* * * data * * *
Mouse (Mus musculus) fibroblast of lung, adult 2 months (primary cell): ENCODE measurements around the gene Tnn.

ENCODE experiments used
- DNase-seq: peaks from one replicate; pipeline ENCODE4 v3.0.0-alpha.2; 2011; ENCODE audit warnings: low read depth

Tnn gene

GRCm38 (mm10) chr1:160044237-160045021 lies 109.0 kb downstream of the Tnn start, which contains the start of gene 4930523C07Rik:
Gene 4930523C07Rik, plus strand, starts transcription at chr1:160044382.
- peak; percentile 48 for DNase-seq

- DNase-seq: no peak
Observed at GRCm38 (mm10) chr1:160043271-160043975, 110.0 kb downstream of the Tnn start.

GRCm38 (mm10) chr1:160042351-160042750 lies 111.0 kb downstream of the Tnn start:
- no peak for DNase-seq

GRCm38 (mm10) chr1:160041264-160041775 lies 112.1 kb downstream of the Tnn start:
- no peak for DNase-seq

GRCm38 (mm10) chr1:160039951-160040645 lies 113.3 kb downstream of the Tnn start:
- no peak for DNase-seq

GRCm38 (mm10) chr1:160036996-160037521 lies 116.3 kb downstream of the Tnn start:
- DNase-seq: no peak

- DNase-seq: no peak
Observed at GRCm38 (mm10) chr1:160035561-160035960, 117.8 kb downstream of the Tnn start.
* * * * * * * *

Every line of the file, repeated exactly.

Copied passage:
Mouse (Mus musculus) fibroblast of lung, adult 2 months (primary cell): ENCODE measurements around the gene Tnn.

ENCODE experiments used
- DNase-seq: peaks from one replicate; pipeline ENCODE4 v3.0.0-alpha.2; 2011; ENCODE audit warnings: low read depth

Tnn gene

GRCm38 (mm10) chr1:160044237-160045021 lies 109.0 kb downstream of the Tnn start, which contains the start of gene 4930523C07Rik:
Gene 4930523C07Rik, plus strand, starts transcription at chr1:160044382.
- peak; percentile 48 for DNase-seq

- DNase-seq: no peak
Observed at GRCm38 (mm10) chr1:160043271-160043975, 110.0 kb downstream of the Tnn start.

GRCm38 (mm10) chr1:160042351-160042750 lies 111.0 kb downstream of the Tnn start:
- no peak for DNase-seq

GRCm38 (mm10) chr1:160041264-160041775 lies 112.1 kb downstream of the Tnn start:
- no peak for DNase-seq

GRCm38 (mm10) chr1:160039951-160040645 lies 113.3 kb downstream of the Tnn start:
- no peak for DNase-seq

GRCm38 (mm10) chr1:160036996-160037521 lies 116.3 kb downstream of the Tnn start:
- DNase-seq: no peak

- DNase-seq: no peak
Observed at GRCm38 (mm10) chr1:160035561-160035960, 117.8 kb downstream of the Tnn start.